W3C home > Mailing lists > Public > public-html@w3.org > August 2012

Re: img@relaxed CP [was: CfC: Close ISSUE-206: meta-generator by Amicable Resolution]

From: Smylers <Smylers@stripey.com>
Date: Wed, 1 Aug 2012 12:31:32 +0100
To: public-html@w3.org
Message-ID: <20120801113132.GA1625@stripey.com>
Janina Sajka writes:

> Mike ... but you make a statement in the core of your argument I
> simply must challenge you on.
> 
> Mike writes:
> 
> > the need to help developers in those environments "catch markup
> > errors that they can do something about, without bothering them
> > about markup errors they can't do anything about."
> 
> You use the plural "markup errors," but I see only one error as the
> target of this CP

Hi Janina. It looks like the phrase "markup errors" is one of those
English terms that can have two different -- but equally valid --
meanings. Certainly I interpreted it differently from how you did on
originally reading that text.

I'm not claiming my reading of it is the correct one, but it doesn't
create the contradiction that is concerning you with your
interpretation.

Suppose a webpage contains 2 <img> elements that don't have an alt
attribute and also has a <section> tag without a corresponding
</section> tag.

That could count as 3 errors in the page:

* alt missing from the first <img>
* alt missing from the second <img>
* missing </section>

If the page has been created by batch processing, then the developer of
the batch processing system (including associated templates) may
consider the first 2 errors (plural) to be ones that she can't do
anything about.

Obviously if you count the number of different types of error in a page,
(rather than the number of instances of those types) then there are only
2 errors in the above list, and as such just 1 that the developer feels
she can't do anything about.

I happened to interpret the phrase in the first way. Can you see that it
could also have that meaning, and that with that interpretation it
doesn't suffer from the problem you raised?

And if so, that _if_ that is the meaning intended by the writer, then
there's no dishonesty on the writer's part (merely happening to use a
phrase for which you discovered a second meaning he hadn't considered)?

In which case, it seems premature to make accusations of dishonesty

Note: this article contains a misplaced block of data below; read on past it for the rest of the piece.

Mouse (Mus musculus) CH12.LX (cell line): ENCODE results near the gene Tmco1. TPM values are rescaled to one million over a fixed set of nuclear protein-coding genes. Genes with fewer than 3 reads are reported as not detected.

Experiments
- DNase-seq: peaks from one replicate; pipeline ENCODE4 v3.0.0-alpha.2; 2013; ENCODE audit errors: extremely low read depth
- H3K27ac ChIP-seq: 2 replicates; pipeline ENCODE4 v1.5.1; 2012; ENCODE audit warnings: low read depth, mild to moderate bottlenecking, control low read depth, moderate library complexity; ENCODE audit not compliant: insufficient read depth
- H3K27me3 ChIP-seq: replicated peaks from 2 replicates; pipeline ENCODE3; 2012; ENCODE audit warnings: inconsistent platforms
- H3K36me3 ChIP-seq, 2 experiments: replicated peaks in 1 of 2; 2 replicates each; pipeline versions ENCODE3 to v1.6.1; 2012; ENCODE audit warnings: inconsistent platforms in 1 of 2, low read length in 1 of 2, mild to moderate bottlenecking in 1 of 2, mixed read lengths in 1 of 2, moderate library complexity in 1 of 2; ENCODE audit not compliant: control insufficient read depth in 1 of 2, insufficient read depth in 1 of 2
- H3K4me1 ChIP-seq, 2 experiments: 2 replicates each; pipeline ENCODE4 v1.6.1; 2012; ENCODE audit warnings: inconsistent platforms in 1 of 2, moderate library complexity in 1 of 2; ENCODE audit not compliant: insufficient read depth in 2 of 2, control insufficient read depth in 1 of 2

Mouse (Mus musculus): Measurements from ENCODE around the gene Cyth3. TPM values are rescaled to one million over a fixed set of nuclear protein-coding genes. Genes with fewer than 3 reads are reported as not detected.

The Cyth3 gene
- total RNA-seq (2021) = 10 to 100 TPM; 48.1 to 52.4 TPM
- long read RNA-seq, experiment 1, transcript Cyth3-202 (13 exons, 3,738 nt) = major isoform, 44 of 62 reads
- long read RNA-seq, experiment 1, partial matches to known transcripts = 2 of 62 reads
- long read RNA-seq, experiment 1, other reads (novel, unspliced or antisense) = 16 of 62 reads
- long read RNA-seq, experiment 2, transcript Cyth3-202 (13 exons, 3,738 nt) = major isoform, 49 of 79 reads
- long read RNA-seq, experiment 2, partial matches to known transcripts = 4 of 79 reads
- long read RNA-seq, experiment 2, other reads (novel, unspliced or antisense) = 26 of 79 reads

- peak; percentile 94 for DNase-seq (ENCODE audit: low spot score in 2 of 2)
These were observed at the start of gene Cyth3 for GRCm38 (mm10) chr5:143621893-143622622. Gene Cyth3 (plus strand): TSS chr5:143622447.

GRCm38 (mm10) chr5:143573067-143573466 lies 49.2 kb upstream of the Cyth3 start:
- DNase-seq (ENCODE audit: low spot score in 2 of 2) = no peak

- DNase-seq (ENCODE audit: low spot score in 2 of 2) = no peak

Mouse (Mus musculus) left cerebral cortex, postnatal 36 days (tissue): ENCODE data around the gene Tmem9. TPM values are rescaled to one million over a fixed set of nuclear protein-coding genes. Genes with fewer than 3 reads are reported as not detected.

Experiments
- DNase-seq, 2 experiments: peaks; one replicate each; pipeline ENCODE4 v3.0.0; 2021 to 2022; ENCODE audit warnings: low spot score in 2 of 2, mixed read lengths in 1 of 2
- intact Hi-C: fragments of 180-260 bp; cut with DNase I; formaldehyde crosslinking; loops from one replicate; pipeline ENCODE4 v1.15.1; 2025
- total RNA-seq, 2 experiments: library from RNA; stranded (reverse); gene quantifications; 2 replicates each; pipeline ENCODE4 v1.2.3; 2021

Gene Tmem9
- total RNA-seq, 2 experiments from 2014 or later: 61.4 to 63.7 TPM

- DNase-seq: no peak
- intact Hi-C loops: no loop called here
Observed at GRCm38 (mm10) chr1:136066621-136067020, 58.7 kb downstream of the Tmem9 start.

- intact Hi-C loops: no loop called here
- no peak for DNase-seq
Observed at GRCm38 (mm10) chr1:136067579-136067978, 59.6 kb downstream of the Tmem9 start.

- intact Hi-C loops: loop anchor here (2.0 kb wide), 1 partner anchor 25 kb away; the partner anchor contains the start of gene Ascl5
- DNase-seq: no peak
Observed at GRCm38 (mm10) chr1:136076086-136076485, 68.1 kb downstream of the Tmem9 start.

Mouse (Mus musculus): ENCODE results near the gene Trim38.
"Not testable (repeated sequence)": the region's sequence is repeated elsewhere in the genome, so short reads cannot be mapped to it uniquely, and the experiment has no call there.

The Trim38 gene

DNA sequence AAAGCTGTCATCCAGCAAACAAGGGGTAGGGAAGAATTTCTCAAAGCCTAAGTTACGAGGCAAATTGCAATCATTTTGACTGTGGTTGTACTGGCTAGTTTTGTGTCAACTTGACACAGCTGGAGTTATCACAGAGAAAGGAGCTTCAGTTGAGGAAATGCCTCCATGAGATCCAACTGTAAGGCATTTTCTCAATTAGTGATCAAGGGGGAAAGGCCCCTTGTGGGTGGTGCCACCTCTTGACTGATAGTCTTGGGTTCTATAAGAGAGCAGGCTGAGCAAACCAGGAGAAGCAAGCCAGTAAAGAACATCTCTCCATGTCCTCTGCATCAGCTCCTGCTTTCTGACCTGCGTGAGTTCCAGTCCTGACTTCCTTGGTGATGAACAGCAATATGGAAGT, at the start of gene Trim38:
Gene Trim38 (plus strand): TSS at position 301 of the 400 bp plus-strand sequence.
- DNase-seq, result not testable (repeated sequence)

without first clarifying which meaning was intended:

> When there's only one use case and only one error being evaded, it's
> dishonest to claim a generalized approach to multiple "errors." Now,
> I've not found you to be dishonest, <Snip>

Clearly you have a serious concern here, and any ambiguity in the change
proposal needs sorting out. But it might be that no dishonesty was
involved.

The issue of whether to allow empty alt attributes for pages generated
by batch processes, and if so how, is an important one. I haven't yet
made up my own mind on the matter; I'm hoping to do so by considering
the arguments put forth by those advocating various positions -- as, I
would expect, are many others.

For some reason this mailing list can sometimes seem quite a hostile
place, more so than other technical lists I read.

Possibly I'm being over-sensitive, but I find that hostility
off-putting, and it makes me less likely to want to read mails in a
thread, and harder to find the technical merits of proposals when I do.
That means I'm less likely to actually get as far as forming an opinion,
rather than quietly backing away and leaving it to others.

As such, accusations of dishonesty -- particularly in situations where
depending on the interpretation one reads into some words there may not
be any dishonesty involved anyway -- push me away from being involved.

I want to help shape HTML. More specifically, I want to help the group
form the best opinion it can on the issue of what to do about alt
attributes when batch processes create pages containing images. It's
hard to be enthusiastic about doing that in a hostile environment.

Best wishes

Smylers
-- 
http://twitter.com/Smylers2
Received on Wednesday, 1 August 2012 11:32:01 UTC

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